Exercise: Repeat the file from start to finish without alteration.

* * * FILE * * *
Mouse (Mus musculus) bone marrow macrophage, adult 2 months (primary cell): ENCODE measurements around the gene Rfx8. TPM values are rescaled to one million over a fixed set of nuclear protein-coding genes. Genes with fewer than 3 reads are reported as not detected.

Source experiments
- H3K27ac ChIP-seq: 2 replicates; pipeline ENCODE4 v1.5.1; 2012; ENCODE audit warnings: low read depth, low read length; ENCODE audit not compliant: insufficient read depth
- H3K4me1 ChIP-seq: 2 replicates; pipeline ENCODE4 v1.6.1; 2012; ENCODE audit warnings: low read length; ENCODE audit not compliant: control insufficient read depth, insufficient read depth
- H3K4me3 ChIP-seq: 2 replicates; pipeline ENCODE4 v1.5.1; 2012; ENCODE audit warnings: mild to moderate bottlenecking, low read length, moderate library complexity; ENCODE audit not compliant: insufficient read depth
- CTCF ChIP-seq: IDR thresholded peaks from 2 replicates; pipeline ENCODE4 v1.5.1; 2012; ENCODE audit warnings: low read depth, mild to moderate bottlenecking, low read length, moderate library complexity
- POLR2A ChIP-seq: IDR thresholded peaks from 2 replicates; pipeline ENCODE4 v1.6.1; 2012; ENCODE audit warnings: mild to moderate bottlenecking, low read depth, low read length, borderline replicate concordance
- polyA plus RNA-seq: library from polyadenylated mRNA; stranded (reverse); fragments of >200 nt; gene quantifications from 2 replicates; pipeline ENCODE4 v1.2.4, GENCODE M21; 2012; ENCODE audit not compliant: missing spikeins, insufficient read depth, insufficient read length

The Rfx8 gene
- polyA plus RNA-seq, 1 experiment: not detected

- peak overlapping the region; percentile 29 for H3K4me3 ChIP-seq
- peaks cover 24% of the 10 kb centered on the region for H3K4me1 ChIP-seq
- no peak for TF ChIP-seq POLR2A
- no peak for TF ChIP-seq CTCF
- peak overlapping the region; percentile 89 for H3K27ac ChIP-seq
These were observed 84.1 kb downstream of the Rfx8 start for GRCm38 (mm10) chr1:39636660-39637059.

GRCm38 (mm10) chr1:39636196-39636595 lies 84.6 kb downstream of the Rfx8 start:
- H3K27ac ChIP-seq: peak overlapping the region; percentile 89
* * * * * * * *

Mouse (Mus musculus) bone marrow macrophage, adult 2 months (primary cell): ENCODE measurements around the gene Rfx8. TPM values are rescaled to one million over a fixed set of nuclear protein-coding genes. Genes with fewer than 3 reads are reported as not detected.

Source experiments
- H3K27ac ChIP-seq: 2 replicates; pipeline ENCODE4 v1.5.1; 2012; ENCODE audit warnings: low read depth, low read length; ENCODE audit not compliant: insufficient read depth
- H3K4me1 ChIP-seq: 2 replicates; pipeline ENCODE4 v1.6.1; 2012; ENCODE audit warnings: low read length; ENCODE audit not compliant: control insufficient read depth, insufficient read depth
- H3K4me3 ChIP-seq: 2 replicates; pipeline ENCODE4 v1.5.1; 2012; ENCODE audit warnings: mild to moderate bottlenecking, low read length, moderate library complexity; ENCODE audit not compliant: insufficient read depth
- CTCF ChIP-seq: IDR thresholded peaks from 2 replicates; pipeline ENCODE4 v1.5.1; 2012; ENCODE audit warnings: low read depth, mild to moderate bottlenecking, low read length, moderate library complexity
- POLR2A ChIP-seq: IDR thresholded peaks from 2 replicates; pipeline ENCODE4 v1.6.1; 2012; ENCODE audit warnings: mild to moderate bottlenecking, low read depth, low read length, borderline replicate concordance
- polyA plus RNA-seq: library from polyadenylated mRNA; stranded (reverse); fragments of >200 nt; gene quantifications from 2 replicates; pipeline ENCODE4 v1.2.4, GENCODE M21; 2012; ENCODE audit not compliant: missing spikeins, insufficient read depth, insufficient read length

The Rfx8 gene
- polyA plus RNA-seq, 1 experiment: not detected

- peak overlapping the region; percentile 29 for H3K4me3 ChIP-seq
- peaks cover 24% of the 10 kb centered on the region for H3K4me1 ChIP-seq
- no peak for TF ChIP-seq POLR2A
- no peak for TF ChIP-seq CTCF
- peak overlapping the region; percentile 89 for H3K27ac ChIP-seq
These were observed 84.1 kb downstream of the Rfx8 start for GRCm38 (mm10) chr1:39636660-39637059.

GRCm38 (mm10) chr1:39636196-39636595 lies 84.6 kb downstream of the Rfx8 start:
- H3K27ac ChIP-seq: peak overlapping the region; percentile 89